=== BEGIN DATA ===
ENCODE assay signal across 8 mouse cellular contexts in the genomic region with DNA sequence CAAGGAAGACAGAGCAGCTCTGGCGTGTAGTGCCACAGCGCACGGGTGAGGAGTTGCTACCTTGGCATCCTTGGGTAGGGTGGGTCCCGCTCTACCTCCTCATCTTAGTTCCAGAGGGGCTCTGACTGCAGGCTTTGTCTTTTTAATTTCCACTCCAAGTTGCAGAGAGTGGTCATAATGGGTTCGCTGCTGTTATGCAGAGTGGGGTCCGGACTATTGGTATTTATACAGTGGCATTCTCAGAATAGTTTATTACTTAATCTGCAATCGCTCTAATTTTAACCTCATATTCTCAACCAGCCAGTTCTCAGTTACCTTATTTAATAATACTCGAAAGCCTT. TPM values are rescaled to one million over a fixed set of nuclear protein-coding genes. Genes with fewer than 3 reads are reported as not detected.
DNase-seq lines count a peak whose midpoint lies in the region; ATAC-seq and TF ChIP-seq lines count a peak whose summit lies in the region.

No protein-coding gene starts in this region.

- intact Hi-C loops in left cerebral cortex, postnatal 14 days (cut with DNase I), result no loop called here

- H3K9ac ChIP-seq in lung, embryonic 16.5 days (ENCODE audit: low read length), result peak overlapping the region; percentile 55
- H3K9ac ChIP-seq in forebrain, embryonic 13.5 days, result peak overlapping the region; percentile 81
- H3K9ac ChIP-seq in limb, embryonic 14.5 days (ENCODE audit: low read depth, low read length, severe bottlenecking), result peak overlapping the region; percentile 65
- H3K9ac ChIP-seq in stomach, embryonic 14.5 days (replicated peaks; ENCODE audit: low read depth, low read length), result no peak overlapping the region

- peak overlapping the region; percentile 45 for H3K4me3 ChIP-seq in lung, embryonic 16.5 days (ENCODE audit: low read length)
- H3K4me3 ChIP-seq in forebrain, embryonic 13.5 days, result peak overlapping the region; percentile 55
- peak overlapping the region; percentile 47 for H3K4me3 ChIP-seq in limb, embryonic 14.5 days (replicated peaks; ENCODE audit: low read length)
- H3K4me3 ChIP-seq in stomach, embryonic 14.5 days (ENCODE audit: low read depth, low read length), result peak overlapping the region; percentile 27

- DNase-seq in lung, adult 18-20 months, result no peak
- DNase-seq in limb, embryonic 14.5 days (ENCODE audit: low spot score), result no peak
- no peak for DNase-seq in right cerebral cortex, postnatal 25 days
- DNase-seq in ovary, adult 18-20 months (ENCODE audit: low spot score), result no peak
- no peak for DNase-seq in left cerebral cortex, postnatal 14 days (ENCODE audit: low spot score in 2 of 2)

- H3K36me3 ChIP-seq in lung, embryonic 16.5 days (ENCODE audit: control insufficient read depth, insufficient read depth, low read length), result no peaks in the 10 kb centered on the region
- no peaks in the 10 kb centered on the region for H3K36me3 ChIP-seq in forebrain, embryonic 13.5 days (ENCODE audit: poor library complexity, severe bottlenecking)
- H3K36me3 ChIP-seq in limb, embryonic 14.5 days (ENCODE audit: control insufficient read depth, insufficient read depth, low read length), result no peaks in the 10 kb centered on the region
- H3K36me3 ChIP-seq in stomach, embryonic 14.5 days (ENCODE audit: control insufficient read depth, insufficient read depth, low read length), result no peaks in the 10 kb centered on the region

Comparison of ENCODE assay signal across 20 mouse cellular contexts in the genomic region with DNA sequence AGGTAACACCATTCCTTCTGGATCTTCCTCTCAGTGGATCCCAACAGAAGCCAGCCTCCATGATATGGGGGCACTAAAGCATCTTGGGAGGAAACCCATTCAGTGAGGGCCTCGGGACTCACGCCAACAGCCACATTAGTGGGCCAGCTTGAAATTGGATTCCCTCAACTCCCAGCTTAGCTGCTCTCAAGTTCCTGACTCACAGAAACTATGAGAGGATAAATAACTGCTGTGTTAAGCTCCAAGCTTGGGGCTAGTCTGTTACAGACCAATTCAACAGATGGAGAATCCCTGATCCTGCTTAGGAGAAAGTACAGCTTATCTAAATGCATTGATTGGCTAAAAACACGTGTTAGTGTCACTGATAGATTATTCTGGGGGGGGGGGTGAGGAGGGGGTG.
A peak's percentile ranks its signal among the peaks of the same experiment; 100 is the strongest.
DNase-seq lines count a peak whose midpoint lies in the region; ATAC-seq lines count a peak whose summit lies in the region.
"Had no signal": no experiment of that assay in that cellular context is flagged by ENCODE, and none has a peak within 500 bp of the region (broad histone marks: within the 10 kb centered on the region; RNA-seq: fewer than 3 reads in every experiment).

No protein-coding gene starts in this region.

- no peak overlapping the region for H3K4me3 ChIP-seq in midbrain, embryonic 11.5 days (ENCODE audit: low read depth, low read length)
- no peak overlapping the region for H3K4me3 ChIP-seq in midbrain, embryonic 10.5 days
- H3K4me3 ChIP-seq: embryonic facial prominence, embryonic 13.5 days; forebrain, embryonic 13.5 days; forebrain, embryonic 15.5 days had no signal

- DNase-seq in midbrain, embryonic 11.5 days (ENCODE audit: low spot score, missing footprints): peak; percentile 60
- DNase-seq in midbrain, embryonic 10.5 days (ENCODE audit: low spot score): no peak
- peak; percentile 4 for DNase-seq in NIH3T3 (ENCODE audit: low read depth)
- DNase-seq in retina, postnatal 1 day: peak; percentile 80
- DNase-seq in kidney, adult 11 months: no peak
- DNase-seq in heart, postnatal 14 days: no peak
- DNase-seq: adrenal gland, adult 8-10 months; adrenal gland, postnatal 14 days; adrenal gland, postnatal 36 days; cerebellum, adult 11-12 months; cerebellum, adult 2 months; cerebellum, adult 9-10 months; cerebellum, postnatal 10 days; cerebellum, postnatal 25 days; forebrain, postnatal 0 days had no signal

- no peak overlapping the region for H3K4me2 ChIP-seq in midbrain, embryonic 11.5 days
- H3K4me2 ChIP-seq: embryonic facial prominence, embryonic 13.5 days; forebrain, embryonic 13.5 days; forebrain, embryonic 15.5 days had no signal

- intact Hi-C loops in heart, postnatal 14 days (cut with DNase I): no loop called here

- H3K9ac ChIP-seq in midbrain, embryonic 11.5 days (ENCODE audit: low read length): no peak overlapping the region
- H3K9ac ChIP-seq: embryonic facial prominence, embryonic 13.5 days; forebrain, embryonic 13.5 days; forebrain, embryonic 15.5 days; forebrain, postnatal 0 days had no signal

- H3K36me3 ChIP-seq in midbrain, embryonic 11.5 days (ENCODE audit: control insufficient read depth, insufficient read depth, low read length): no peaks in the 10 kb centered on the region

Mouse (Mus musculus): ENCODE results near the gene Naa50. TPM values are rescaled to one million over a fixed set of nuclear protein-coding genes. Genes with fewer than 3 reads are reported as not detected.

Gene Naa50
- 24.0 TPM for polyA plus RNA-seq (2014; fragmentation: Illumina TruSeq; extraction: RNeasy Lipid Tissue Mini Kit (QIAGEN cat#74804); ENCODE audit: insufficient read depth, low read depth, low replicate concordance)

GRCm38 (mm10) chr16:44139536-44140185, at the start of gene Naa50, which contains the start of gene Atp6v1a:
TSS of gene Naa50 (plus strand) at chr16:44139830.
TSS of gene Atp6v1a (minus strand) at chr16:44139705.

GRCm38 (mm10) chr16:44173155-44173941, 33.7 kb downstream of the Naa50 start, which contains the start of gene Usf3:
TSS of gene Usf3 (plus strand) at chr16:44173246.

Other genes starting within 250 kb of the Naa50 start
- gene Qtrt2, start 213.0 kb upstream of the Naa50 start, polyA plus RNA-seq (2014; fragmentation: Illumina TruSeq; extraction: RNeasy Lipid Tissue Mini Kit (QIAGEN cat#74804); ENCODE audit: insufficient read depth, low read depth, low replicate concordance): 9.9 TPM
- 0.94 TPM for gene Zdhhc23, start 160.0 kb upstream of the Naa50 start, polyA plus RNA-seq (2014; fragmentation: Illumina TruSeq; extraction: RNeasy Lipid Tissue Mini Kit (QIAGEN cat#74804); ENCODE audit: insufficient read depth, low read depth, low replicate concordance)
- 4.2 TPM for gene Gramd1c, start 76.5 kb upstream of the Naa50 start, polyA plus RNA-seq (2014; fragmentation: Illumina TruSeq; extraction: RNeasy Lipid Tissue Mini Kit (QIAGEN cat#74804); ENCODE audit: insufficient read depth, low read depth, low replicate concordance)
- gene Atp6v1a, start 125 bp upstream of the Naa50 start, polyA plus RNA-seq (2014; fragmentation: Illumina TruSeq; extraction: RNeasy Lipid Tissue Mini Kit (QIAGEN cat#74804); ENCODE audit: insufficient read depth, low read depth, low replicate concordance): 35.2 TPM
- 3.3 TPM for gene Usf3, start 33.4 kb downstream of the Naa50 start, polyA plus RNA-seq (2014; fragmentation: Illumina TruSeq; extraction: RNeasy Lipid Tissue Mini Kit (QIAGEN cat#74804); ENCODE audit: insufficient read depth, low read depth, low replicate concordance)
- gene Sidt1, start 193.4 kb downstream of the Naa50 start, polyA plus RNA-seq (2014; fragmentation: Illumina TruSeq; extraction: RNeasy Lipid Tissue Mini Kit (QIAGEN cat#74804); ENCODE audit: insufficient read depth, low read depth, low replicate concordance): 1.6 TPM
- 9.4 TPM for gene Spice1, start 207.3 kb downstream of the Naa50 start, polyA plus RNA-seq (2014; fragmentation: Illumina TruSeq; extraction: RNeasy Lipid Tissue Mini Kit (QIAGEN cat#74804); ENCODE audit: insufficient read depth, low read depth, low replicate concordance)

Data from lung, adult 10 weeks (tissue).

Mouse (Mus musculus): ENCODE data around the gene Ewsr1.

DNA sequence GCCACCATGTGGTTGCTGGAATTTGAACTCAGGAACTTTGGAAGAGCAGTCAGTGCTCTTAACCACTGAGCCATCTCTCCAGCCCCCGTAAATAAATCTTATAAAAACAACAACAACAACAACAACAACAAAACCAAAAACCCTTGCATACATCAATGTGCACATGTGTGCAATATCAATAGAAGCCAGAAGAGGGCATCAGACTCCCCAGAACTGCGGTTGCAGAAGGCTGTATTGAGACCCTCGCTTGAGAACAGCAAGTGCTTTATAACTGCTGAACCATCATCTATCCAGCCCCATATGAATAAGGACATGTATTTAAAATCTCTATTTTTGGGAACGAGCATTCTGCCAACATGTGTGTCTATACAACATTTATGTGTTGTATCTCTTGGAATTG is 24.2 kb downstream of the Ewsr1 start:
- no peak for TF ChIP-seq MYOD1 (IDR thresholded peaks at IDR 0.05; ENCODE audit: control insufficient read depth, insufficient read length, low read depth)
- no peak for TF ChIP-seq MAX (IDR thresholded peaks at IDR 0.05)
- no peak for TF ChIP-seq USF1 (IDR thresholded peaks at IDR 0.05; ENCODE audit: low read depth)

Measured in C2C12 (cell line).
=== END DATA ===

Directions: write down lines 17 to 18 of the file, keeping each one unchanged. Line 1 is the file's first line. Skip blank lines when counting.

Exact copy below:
- no peak for DNase-seq in left cerebral cortex, postnatal 14 days (ENCODE audit: low spot score in 2 of 2)

- H3K36me3 ChIP-seq in lung, embryonic 16.5 days (ENCODE audit: control insufficient read depth, insufficient read depth, low read length), result no peaks in the 10 kb centered on the region